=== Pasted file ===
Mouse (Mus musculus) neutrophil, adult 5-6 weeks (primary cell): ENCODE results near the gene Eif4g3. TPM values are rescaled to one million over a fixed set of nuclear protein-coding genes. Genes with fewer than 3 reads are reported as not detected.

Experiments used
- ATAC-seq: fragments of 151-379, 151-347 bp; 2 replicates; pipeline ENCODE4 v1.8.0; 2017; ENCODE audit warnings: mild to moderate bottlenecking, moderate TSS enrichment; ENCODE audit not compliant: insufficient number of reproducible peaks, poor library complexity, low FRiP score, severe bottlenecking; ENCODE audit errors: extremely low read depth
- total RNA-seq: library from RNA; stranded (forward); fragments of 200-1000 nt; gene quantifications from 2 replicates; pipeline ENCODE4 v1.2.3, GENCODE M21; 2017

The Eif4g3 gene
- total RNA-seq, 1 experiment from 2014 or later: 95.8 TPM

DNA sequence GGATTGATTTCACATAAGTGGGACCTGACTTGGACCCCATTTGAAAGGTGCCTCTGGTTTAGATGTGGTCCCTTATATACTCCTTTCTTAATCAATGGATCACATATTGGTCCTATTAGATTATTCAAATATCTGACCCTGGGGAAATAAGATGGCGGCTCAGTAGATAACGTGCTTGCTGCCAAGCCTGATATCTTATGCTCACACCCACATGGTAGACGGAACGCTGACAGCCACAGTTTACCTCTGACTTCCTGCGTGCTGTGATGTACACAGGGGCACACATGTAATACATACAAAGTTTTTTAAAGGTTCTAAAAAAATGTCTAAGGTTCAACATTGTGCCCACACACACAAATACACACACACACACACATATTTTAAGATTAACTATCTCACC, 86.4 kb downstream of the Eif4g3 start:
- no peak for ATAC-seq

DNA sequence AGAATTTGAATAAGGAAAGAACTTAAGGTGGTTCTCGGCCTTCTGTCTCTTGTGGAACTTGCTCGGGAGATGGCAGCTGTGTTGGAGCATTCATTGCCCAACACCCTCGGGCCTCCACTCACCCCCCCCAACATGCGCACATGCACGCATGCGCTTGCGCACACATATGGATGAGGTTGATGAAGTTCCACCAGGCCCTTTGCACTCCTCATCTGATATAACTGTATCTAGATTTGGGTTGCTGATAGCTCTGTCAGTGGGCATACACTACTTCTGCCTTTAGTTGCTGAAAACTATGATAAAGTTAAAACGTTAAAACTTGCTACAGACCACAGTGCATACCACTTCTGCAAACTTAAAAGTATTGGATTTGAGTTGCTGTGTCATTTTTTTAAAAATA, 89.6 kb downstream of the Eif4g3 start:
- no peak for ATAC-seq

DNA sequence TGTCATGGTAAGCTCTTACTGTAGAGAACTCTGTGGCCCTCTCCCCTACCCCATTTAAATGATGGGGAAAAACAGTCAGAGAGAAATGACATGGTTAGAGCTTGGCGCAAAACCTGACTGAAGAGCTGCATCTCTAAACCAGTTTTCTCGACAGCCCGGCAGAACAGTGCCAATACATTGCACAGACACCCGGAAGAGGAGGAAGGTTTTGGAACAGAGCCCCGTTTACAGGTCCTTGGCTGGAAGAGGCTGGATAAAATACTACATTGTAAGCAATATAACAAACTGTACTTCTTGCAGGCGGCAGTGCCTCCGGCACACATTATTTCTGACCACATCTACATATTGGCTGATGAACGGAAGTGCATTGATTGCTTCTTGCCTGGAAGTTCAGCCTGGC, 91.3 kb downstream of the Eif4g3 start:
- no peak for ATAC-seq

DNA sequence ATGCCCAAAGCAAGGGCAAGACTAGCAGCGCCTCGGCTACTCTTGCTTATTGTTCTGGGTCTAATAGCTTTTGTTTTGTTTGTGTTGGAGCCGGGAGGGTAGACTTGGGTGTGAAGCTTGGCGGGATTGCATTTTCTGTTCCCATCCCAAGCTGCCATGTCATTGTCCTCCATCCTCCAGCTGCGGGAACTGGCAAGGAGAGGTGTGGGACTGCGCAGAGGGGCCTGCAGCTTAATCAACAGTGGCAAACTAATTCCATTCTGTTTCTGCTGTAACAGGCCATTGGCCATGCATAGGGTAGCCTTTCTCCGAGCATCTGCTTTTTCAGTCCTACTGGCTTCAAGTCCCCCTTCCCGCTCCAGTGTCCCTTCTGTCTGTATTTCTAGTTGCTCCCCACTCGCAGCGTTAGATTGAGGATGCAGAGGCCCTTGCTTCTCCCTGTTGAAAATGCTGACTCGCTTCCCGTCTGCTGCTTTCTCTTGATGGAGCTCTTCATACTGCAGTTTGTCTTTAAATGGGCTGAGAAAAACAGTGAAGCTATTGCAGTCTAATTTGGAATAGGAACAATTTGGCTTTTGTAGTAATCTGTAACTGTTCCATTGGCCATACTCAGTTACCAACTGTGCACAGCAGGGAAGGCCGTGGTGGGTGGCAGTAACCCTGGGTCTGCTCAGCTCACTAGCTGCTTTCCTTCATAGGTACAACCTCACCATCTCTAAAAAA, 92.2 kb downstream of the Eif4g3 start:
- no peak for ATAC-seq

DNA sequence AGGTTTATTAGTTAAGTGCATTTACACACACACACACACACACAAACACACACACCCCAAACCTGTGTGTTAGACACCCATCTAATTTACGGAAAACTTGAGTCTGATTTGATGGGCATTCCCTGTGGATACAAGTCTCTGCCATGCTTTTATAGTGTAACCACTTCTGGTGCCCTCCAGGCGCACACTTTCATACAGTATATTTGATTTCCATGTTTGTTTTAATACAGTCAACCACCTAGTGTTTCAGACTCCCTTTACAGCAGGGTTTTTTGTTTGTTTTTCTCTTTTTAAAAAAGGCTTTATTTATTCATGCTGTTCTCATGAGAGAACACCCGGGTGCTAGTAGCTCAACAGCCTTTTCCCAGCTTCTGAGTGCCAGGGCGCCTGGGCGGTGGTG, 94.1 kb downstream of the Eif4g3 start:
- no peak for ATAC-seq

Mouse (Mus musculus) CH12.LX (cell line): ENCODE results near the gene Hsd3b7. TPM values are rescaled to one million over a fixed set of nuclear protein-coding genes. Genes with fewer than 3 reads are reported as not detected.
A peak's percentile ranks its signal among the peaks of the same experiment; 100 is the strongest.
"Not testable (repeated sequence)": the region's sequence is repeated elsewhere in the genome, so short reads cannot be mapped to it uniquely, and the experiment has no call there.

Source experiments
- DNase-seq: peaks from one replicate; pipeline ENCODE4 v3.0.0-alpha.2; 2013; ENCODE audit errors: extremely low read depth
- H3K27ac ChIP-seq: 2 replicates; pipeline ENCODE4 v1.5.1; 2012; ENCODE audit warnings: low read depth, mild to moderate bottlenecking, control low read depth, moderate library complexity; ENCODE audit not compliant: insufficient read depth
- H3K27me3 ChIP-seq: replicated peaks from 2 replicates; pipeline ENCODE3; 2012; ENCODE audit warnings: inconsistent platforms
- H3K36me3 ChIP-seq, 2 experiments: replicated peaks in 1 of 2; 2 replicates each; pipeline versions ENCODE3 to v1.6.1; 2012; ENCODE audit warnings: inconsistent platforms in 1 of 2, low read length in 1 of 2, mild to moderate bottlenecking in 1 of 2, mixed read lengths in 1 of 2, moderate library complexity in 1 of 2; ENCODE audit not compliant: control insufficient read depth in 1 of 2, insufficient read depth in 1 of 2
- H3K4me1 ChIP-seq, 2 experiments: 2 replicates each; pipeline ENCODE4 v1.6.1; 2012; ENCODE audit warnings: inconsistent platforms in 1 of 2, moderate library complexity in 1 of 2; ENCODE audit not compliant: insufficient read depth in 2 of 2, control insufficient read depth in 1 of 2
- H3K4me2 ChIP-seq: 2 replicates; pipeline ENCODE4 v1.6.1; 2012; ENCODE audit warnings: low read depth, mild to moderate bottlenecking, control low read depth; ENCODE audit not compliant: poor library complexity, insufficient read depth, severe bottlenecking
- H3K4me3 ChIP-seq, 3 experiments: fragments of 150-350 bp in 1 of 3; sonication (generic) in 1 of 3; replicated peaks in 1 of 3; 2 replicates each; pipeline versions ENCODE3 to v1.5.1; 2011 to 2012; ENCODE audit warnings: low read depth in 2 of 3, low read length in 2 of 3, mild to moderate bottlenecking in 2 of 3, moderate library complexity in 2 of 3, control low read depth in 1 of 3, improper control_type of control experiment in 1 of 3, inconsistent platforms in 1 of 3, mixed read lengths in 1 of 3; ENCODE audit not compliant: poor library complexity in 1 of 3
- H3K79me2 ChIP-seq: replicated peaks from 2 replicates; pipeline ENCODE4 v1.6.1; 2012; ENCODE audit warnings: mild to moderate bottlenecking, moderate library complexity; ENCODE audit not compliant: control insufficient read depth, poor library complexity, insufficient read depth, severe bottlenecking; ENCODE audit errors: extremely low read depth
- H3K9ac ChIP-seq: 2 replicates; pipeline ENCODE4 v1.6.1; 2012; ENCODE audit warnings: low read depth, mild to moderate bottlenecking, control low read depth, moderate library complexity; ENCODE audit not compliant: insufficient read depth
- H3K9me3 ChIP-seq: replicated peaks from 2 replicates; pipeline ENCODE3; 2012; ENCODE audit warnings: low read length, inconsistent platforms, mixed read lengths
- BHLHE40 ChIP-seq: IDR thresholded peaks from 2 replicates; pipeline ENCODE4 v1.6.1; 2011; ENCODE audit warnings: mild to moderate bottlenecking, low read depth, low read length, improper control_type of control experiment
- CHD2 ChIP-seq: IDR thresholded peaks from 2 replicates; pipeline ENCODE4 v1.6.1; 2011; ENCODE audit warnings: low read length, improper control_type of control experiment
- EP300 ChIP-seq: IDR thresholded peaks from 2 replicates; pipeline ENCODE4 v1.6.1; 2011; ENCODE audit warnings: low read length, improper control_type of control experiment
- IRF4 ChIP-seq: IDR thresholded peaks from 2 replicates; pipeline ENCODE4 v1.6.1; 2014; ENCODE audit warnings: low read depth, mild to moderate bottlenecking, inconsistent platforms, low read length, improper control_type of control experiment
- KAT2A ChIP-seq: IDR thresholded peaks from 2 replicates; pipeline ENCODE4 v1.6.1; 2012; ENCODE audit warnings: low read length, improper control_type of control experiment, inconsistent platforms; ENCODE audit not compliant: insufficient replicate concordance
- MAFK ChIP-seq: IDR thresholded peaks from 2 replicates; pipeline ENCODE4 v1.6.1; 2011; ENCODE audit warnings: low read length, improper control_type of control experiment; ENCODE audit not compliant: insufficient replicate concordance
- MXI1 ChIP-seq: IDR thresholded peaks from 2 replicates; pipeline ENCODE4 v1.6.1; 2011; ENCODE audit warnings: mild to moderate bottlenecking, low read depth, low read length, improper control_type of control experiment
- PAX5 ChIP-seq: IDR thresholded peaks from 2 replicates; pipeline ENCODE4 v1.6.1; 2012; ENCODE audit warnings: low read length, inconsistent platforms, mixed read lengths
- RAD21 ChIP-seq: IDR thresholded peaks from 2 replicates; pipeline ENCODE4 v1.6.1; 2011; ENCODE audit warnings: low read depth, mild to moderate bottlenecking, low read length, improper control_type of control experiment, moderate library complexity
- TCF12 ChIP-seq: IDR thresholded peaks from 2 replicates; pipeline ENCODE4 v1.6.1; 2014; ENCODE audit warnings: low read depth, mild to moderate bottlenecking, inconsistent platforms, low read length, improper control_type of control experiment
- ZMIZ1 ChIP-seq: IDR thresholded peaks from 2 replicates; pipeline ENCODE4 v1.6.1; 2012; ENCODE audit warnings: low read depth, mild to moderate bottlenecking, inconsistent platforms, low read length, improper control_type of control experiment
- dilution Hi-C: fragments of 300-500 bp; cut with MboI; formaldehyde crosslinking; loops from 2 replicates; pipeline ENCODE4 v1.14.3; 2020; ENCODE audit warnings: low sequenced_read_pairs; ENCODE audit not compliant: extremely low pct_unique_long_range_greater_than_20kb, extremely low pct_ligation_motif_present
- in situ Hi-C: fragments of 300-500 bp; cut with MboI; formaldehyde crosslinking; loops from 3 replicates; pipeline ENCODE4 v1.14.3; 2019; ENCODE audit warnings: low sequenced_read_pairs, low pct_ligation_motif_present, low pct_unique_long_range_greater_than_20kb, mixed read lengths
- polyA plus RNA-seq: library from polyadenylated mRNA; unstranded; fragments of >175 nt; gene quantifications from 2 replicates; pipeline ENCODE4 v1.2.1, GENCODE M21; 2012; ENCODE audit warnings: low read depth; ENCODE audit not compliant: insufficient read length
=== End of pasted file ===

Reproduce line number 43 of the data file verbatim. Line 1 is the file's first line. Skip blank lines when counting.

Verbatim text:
- in situ Hi-C: fragments of 300-500 bp; cut with MboI; formaldehyde crosslinking; loops from 3 replicates; pipeline ENCODE4 v1.14.3; 2019; ENCODE audit warnings: low sequenced_read_pairs, low pct_ligation_motif_present, low pct_unique_long_range_greater_than_20kb, mixed read lengths